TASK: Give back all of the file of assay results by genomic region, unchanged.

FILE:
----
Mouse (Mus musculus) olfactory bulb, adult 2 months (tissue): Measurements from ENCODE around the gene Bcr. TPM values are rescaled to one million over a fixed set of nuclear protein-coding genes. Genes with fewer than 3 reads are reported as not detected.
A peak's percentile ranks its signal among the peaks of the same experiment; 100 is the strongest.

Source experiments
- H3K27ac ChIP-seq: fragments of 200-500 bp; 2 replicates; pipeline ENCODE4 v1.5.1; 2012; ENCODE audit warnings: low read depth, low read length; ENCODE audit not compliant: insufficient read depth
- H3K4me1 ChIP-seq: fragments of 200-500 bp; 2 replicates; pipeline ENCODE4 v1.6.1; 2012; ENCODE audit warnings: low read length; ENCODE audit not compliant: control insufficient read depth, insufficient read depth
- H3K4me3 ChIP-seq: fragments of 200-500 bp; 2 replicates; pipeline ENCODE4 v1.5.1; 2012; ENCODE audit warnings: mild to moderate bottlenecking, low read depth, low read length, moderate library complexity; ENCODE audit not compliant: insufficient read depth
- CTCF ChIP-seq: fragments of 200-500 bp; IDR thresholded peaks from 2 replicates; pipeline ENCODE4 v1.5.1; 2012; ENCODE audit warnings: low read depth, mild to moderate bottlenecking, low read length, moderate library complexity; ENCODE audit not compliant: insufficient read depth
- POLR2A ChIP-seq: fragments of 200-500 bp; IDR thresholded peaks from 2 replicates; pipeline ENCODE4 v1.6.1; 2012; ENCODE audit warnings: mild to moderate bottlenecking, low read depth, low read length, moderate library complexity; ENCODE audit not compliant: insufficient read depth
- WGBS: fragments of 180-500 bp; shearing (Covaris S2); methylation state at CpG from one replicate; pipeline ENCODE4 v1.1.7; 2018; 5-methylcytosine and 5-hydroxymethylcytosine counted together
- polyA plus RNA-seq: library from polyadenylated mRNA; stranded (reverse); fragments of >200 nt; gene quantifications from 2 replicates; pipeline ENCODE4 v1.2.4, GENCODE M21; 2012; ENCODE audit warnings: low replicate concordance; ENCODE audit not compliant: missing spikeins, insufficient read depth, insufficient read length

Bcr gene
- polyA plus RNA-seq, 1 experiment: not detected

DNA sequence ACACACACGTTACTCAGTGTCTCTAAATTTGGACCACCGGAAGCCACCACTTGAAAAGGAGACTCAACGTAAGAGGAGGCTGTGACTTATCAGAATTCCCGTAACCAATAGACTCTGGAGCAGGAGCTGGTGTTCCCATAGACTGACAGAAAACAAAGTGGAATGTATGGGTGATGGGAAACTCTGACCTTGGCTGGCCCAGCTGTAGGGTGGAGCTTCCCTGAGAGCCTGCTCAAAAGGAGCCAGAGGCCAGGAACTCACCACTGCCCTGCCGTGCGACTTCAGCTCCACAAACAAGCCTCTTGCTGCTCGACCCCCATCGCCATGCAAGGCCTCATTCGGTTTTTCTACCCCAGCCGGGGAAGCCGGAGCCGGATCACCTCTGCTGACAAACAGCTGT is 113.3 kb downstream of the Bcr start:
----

Mouse (Mus musculus) olfactory bulb, adult 2 months (tissue): Measurements from ENCODE around the gene Bcr. TPM values are rescaled to one million over a fixed set of nuclear protein-coding genes. Genes with fewer than 3 reads are reported as not detected.
A peak's percentile ranks its signal among the peaks of the same experiment; 100 is the strongest.

Source experiments
- H3K27ac ChIP-seq: fragments of 200-500 bp; 2 replicates; pipeline ENCODE4 v1.5.1; 2012; ENCODE audit warnings: low read depth, low read length; ENCODE audit not compliant: insufficient read depth
- H3K4me1 ChIP-seq: fragments of 200-500 bp; 2 replicates; pipeline ENCODE4 v1.6.1; 2012; ENCODE audit warnings: low read length; ENCODE audit not compliant: control insufficient read depth, insufficient read depth
- H3K4me3 ChIP-seq: fragments of 200-500 bp; 2 replicates; pipeline ENCODE4 v1.5.1; 2012; ENCODE audit warnings: mild to moderate bottlenecking, low read depth, low read length, moderate library complexity; ENCODE audit not compliant: insufficient read depth
- CTCF ChIP-seq: fragments of 200-500 bp; IDR thresholded peaks from 2 replicates; pipeline ENCODE4 v1.5.1; 2012; ENCODE audit warnings: low read depth, mild to moderate bottlenecking, low read length, moderate library complexity; ENCODE audit not compliant: insufficient read depth
- POLR2A ChIP-seq: fragments of 200-500 bp; IDR thresholded peaks from 2 replicates; pipeline ENCODE4 v1.6.1; 2012; ENCODE audit warnings: mild to moderate bottlenecking, low read depth, low read length, moderate library complexity; ENCODE audit not compliant: insufficient read depth
- WGBS: fragments of 180-500 bp; shearing (Covaris S2); methylation state at CpG from one replicate; pipeline ENCODE4 v1.1.7; 2018; 5-methylcytosine and 5-hydroxymethylcytosine counted together
- polyA plus RNA-seq: library from polyadenylated mRNA; stranded (reverse); fragments of >200 nt; gene quantifications from 2 replicates; pipeline ENCODE4 v1.2.4, GENCODE M21; 2012; ENCODE audit warnings: low replicate concordance; ENCODE audit not compliant: missing spikeins, insufficient read depth, insufficient read length

Bcr gene
- polyA plus RNA-seq, 1 experiment: not detected

DNA sequence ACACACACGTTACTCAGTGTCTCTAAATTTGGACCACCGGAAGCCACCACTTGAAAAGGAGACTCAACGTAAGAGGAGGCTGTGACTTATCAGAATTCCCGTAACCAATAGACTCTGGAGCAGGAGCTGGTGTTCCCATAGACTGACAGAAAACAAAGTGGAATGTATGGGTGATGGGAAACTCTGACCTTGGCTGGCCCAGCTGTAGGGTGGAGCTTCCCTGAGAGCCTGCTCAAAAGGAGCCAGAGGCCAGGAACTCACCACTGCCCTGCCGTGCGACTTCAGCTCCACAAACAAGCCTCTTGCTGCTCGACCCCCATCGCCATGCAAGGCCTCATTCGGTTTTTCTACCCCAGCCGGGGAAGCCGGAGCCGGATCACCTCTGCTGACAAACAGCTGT is 113.3 kb downstream of the Bcr start: